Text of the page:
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Hera's "shrewish" depiction

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Hera's "shrewish" depiction

Post  cypris on Sat Mar 26, 2016 12:33 pm

I've been trying to foster a better connection with Hera, but apart from the Argonauts, I'm having trouble finding ancient sources that depict her in a positive light. I also don't know what to do with all the myths that depict her as shrewish and cruel. Should I just chalk them all up to misogynistic Greek men using Hera to slag off their wives? It's frustrating that they're probably aren't any surviving perspectives on her from women for balance.

Any thoughts?

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Re: Hera's "shrewish" depiction

Post  Erodius on Mon Mar 28, 2016 2:10 pm

cypris wrote:I've been trying to foster a better connection with Hera, but apart from the Argonauts, I'm having trouble finding ancient sources that depict her in a positive light. I also don't know what to do with all the myths that depict her as shrewish and cruel. Should I just chalk them all up to misogynistic Greek men using Hera to slag off their wives? It's frustrating that they're probably aren't any surviving perspectives on her from women for balance.

Any thoughts?

One needs only take a step back to look at the broader picture – consider the end results of the goddess' 'torments': the feats and deification of Heracles, the testing of Aeneas and founding of Rome, the pacification of the Titans in Orphism, the wanderings of Io to give rise to the Cadmean line, et al.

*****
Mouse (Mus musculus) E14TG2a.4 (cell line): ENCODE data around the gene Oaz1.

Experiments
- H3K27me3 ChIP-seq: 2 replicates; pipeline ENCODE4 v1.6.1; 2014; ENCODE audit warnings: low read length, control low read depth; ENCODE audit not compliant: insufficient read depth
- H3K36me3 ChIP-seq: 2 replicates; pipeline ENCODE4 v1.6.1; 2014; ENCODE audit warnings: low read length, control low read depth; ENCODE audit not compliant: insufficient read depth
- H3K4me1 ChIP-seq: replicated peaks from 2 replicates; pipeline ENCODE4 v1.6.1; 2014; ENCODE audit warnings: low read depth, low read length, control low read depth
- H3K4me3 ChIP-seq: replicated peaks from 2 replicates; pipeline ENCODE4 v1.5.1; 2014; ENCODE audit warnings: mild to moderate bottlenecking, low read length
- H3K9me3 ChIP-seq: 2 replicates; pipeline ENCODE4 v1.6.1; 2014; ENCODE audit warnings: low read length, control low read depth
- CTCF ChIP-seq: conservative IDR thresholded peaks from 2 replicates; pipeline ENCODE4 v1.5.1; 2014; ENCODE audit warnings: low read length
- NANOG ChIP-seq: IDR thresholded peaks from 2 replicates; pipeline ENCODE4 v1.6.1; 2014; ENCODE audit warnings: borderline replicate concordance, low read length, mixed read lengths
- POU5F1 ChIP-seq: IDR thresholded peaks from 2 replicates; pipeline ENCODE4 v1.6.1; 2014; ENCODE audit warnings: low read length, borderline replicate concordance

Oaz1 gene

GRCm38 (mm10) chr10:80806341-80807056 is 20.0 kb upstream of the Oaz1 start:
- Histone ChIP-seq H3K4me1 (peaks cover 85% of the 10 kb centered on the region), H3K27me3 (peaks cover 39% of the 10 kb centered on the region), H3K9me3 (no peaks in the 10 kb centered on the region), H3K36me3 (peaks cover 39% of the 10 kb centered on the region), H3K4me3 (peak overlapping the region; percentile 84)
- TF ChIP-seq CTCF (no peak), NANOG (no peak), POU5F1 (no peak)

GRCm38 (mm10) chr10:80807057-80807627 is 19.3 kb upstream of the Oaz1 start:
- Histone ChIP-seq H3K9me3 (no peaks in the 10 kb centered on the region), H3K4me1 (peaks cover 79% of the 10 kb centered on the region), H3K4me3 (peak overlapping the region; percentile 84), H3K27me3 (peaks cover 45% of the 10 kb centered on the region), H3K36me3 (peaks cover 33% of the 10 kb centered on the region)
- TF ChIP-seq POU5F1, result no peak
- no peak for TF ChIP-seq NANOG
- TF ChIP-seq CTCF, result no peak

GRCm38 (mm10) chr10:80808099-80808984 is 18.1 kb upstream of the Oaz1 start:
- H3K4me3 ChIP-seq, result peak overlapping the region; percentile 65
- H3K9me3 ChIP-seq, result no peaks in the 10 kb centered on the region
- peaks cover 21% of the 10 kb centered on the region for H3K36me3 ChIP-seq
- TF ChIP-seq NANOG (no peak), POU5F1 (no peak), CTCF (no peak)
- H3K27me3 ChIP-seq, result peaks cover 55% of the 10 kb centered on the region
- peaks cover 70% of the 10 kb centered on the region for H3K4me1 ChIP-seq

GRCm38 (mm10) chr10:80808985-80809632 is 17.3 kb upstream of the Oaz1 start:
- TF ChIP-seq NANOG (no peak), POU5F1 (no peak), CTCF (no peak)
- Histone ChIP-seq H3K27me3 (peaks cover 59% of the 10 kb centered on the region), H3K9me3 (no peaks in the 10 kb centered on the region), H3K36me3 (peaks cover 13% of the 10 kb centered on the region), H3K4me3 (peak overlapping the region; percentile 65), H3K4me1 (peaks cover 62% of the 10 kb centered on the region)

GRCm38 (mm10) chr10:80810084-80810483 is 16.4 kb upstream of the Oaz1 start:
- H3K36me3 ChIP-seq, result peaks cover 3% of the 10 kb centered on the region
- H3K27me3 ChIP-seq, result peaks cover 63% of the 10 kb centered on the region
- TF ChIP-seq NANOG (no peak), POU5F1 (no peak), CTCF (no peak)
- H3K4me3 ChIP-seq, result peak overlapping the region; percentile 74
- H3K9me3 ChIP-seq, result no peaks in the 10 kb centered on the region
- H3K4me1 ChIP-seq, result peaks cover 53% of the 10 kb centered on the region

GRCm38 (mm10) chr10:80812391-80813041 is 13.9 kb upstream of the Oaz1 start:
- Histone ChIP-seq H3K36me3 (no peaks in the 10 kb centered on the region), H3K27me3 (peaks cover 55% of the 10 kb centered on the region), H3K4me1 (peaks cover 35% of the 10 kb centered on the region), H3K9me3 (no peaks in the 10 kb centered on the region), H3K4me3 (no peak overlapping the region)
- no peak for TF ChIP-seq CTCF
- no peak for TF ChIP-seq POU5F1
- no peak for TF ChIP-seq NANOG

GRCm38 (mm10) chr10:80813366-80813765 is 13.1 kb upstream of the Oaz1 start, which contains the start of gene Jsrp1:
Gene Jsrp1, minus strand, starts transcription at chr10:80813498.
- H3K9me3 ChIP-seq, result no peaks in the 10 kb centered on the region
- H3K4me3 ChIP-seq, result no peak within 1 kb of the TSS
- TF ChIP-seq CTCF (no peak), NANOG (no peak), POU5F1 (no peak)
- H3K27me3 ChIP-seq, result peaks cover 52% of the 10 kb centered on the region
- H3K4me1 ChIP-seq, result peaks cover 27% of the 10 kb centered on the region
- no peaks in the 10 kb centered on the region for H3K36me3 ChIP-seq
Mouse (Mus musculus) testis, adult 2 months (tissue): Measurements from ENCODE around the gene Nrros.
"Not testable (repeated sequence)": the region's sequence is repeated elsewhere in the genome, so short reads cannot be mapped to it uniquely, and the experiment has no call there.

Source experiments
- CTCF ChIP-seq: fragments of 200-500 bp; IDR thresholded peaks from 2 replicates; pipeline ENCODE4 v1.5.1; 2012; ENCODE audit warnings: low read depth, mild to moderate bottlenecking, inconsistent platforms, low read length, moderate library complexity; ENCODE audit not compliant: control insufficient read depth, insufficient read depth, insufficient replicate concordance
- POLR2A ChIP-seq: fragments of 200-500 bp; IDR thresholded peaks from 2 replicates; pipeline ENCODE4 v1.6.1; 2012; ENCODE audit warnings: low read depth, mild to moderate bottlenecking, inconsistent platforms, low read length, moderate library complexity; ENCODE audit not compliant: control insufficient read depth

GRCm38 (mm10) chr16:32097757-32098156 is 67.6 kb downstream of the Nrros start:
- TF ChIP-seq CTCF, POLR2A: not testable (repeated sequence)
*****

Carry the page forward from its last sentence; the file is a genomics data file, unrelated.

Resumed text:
To speak from the perspective of Orphism:
"Hēra is often depicted in the mythology as an angry wife, defending her marriage against what is described as Zeus' infidelity. She pursues and torments the objects of her husband's advances, including the resulting offspring, most famously Heracles. While the mythology constructs a negative impression of the goddess, her majesty and greatness of soul are ineffably prodigious. Do not be fooled by the superficial story, for hidden within the mythology is a deeper meaning. When Hēra pursues and torments various figures and heroes, she is pushing them to greatness and their souls to glory, for her ability in this regard is abundant."

_________________
"O Best of Gods, blest daimon crown'd with fire . . . hear, and from punishment my soul absolve, the punishment incurr'd by pristine guilt, thro' Lethe's darkness and terrene desire: and if for long-extended years I'm doom'd in these drear realms Heav'n's exile to remain, O grant me soon the necessary means to gain that good which solitude confers on souls emerging from the bitter waves of fraudful Hyle's black, impetuous flood!"
-Iulianic Hymn to Apollon-Helios, ll. 65-106

"Having come for punishment, one must be punished. One must not pull apart the god within oneself."
-Iamblichus, Vita Pythagorica

"Truth would you teach, or save a sinking land,
All hear, none aid you, and few understand."
-Alexander Pope


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